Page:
Climate ‘tipping points’ are thresholds within the climate system, where small changes in some part of the climate can cause abrupt and perhaps irreversible environmental change.
The scientific concept of tipping points has certainly captured the popular imagination over the last few years – although not almost in the most scientifically accurate way – see the somewhat implausible film ‘The Day After Tomorrow,’ in which a sudden change in ocean currents leads to a new ice age.
It may be that the idea of tipping points have stuck in the imagination because the impacts of fast and unstoppable environmental change on society are potentially huge. This may also be why Sir John Beddington, Government Chief Scientific Advisor, recently met with the UK’s leading climate experts to review the scientific evidence for tipping points, and to discuss their implications for policy.
Examples of potential tipping points are shown in the figure below, and include scenarios such as irreversible melting of the Greenland Ice Sheet, or Amazon rainforest dieback.
Credit: Prof Tim Lenton, from Government Office of Science Tipping Points Meeting.
In a Nature Climate Change article published this week, Dr Tim Lenton of the University of Exeter investigates the possibility that we could develop an early warning system to determine whether we are nearing a climate tipping point.
This would involve watching how parts of the climate system which abruptly change – called ‘tipping elements’ – respond to natural climate variability. Lenton suggests that if these tipping elements begin to change more slowly it could indicate that the climate is becoming unstable, and that we are nearing a tipping point.
Tipping points in the past
Information about how climate tipping points have occurred in the past can be reconstructed by scientists studying chemical, biological and physical evidence in rocks and fossils. But while geological periods of rapid and abrupt climate change have been identified, it can be difficult to work out what caused them, and what exactly happened.
For example there was sudden warming around 55 million years ago when the temperature at the surface of the ocean increased by 4 – 9Ë?C. This event, known as the Palaeo-Eocene Thermal Maximum (PETM), has been linked with rising atmospheric carbon and ocean acidification and is thought to result from the rapid release of a large amount of methane into the atmosphere. However, other theories as to what caused the PETM, which include volcanic activity and large-scale burning of peat having been mooted, and disputed.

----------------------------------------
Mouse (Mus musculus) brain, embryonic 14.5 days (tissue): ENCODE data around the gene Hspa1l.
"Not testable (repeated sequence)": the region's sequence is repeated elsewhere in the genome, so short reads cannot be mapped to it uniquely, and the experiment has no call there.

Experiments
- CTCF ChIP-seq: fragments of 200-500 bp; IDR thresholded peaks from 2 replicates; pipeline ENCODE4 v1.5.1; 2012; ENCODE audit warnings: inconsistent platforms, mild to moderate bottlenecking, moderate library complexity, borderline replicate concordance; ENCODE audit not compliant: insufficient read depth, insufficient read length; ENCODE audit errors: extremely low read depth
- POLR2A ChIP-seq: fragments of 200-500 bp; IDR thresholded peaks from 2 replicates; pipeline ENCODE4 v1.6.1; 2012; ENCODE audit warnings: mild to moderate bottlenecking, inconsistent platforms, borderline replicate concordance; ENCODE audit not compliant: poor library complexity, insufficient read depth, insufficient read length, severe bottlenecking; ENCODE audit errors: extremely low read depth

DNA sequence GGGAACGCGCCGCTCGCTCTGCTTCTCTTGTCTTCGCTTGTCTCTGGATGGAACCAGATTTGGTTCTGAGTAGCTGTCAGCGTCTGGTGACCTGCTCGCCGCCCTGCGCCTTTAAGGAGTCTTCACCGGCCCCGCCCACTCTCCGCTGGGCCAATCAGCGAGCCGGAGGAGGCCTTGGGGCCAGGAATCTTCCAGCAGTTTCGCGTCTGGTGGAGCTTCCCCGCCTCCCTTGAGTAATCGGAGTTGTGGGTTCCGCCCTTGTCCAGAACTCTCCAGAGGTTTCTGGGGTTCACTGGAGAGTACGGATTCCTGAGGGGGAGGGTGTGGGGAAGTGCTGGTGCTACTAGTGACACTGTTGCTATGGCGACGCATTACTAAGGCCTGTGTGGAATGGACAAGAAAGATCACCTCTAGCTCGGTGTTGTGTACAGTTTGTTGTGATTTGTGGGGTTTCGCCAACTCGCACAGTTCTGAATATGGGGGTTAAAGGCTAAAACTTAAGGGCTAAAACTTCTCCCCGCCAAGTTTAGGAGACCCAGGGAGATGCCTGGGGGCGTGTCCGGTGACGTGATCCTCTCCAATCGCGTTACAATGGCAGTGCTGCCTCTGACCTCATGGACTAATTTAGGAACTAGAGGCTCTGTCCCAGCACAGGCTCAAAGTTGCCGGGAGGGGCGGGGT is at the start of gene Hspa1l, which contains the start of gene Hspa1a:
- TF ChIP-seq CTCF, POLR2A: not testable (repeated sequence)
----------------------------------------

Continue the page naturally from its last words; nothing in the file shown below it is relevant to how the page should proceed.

Using past climate change to predict the future is tricky because many things may have changed. For example, before the PETM event the planet was considerably different to today – far warmer and with no permanent Arctic ice sheets. So although the PETM is generally considered the closest thing to the current warming of the planet we know about, there are fundamental differences between the two.
Using geological data to predict the future
In spite of the difficulties involved in determining the causes of tipping points of the past, these historical examples might provide a way to test an early warning system.
Many studies of rapid environmental change have been conducted examining the past, some of which have shown tipping elements slowing. These results, described by Lenton as “mixed but encouraging”, might suggest that an early warning system can be developed. It’s early days, but such a system could significantly reduce the risks that tipping points pose.
As Lenton puts it:
“Many people assume that tipping points which could be passed as a result of human-induced climate change are essentially unpredictable. Recent research shows that the situation is not as hopeless as it may seem: we have the tools to anticipate thresholds, which means we could give societies valuable time to adapt. Although these findings give us hope, we are still a long way from developing rigorous early warning systems for these climate hazards.”